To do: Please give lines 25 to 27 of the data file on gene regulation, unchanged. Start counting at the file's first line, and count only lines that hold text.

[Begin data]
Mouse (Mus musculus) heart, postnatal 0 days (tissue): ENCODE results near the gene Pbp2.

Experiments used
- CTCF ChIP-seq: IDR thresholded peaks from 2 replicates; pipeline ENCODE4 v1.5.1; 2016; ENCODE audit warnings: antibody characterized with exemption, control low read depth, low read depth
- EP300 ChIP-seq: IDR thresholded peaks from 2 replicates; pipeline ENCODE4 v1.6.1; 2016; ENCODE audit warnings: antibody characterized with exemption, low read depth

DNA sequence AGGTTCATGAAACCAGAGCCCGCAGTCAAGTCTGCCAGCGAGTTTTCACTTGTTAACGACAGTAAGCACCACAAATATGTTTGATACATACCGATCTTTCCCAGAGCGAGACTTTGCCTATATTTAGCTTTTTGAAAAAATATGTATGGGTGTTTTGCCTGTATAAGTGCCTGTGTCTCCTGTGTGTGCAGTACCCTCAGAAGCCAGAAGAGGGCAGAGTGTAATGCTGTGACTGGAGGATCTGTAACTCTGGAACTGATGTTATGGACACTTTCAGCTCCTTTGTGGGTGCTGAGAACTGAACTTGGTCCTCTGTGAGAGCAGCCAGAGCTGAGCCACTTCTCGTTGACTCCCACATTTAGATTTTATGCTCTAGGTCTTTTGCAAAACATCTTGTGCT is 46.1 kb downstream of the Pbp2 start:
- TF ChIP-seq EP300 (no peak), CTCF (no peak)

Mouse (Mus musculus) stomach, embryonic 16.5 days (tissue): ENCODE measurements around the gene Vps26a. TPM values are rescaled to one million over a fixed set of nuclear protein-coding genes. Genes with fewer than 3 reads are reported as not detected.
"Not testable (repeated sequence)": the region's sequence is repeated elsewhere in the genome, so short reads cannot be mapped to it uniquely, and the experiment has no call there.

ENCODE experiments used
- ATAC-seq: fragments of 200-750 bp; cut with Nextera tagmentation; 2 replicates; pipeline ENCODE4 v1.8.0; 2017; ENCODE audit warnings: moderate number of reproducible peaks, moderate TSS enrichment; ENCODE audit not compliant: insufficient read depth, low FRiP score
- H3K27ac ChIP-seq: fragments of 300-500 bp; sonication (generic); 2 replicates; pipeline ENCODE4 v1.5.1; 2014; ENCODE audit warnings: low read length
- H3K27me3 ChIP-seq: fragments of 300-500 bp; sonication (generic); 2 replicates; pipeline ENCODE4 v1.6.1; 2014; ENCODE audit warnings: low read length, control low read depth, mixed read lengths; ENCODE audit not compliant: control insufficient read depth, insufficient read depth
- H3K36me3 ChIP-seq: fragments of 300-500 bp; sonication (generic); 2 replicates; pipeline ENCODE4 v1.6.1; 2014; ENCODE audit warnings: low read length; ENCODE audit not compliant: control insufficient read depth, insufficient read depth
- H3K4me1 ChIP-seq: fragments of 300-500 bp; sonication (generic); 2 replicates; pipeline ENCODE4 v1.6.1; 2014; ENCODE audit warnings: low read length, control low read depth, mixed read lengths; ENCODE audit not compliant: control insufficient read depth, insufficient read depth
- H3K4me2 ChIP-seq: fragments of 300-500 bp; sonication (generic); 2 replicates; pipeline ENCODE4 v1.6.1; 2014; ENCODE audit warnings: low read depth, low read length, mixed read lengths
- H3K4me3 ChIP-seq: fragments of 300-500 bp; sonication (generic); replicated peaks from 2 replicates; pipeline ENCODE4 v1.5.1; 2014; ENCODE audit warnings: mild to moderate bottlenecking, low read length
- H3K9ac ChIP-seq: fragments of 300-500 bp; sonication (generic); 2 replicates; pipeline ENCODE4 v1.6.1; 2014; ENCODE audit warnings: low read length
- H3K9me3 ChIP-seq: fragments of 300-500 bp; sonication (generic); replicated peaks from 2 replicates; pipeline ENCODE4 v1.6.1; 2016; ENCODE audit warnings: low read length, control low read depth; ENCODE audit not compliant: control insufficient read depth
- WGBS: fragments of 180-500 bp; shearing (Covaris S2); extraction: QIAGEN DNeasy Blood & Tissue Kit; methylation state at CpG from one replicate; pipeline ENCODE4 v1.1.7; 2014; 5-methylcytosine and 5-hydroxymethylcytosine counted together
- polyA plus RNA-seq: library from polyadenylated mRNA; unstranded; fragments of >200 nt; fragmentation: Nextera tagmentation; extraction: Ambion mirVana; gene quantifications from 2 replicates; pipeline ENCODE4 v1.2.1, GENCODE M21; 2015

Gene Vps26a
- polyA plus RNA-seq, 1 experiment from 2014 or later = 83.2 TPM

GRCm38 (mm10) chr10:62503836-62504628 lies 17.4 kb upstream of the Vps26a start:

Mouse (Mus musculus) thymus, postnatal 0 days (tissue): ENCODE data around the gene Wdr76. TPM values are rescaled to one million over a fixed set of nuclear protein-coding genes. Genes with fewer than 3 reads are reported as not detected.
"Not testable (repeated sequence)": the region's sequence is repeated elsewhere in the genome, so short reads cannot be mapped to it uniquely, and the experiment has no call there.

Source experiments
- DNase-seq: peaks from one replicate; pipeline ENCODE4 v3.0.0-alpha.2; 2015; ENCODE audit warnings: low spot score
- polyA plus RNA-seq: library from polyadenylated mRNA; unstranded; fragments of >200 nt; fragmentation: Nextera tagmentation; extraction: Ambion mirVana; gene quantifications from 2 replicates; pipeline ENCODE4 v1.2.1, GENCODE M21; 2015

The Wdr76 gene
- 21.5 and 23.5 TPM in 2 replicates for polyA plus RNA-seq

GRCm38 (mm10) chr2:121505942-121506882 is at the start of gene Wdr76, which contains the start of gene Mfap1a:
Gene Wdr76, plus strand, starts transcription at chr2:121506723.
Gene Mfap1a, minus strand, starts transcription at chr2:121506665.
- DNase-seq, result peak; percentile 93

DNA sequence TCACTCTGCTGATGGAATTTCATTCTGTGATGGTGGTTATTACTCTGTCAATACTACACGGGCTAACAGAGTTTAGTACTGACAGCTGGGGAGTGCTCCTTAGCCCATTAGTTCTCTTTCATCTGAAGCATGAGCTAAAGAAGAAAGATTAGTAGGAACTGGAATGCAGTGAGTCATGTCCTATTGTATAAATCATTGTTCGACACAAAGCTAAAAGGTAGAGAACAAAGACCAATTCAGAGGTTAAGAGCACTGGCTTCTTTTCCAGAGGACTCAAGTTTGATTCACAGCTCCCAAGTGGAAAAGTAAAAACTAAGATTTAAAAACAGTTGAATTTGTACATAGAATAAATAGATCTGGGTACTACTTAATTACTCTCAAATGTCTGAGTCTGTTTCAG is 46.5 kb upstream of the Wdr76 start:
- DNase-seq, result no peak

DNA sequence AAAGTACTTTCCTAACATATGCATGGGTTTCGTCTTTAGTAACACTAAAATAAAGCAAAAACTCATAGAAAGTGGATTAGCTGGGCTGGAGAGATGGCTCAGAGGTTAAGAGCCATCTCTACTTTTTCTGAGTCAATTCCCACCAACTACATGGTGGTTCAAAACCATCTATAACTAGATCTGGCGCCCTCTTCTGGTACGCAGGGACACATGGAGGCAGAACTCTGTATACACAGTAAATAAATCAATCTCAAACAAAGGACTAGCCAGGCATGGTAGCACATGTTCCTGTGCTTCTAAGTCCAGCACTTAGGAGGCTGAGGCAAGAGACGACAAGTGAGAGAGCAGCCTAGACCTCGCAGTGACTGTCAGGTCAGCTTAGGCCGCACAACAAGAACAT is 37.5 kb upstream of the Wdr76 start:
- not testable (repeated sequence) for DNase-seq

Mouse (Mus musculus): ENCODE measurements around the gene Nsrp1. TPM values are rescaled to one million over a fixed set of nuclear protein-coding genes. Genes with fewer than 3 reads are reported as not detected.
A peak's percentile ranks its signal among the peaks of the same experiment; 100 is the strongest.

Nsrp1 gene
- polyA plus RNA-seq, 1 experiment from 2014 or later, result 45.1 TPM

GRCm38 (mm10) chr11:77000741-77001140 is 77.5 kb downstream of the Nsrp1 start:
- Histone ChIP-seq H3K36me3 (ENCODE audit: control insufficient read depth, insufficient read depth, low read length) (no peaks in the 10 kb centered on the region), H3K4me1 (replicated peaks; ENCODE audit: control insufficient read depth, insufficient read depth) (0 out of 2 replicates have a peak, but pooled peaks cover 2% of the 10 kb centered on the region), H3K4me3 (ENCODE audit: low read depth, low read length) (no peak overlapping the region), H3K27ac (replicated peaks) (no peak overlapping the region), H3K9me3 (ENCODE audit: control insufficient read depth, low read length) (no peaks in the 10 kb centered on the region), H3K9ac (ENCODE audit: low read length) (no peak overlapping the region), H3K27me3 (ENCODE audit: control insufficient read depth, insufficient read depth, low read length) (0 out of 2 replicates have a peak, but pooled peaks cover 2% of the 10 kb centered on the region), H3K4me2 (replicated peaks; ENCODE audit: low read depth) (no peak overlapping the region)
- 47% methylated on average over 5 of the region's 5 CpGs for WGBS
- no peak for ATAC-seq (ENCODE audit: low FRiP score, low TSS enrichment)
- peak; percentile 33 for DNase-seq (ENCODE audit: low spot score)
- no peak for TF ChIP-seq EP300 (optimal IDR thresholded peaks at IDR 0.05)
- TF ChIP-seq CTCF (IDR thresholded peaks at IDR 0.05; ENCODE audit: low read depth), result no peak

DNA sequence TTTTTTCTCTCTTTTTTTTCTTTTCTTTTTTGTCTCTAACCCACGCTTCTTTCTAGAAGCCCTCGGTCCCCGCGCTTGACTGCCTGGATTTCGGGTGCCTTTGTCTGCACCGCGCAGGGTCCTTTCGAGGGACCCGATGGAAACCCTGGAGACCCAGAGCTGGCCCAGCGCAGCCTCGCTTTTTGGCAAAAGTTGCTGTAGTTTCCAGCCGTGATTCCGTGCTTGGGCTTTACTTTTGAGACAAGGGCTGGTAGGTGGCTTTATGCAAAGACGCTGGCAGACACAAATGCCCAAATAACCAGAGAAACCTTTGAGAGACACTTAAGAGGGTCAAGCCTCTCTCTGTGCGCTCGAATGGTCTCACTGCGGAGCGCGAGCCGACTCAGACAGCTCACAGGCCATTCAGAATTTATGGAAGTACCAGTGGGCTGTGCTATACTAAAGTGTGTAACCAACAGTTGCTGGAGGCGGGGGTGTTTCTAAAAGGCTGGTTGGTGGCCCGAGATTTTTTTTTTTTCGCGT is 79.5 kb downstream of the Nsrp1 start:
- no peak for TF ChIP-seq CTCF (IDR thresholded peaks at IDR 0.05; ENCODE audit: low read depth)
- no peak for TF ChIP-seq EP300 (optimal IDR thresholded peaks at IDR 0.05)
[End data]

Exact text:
"Not testable (repeated sequence)": the region's sequence is repeated elsewhere in the genome, so short reads cannot be mapped to it uniquely, and the experiment has no call there.

Source experiments
- DNase-seq: peaks from one replicate; pipeline ENCODE4 v3.0.0-alpha.2; 2015; ENCODE audit warnings: low spot score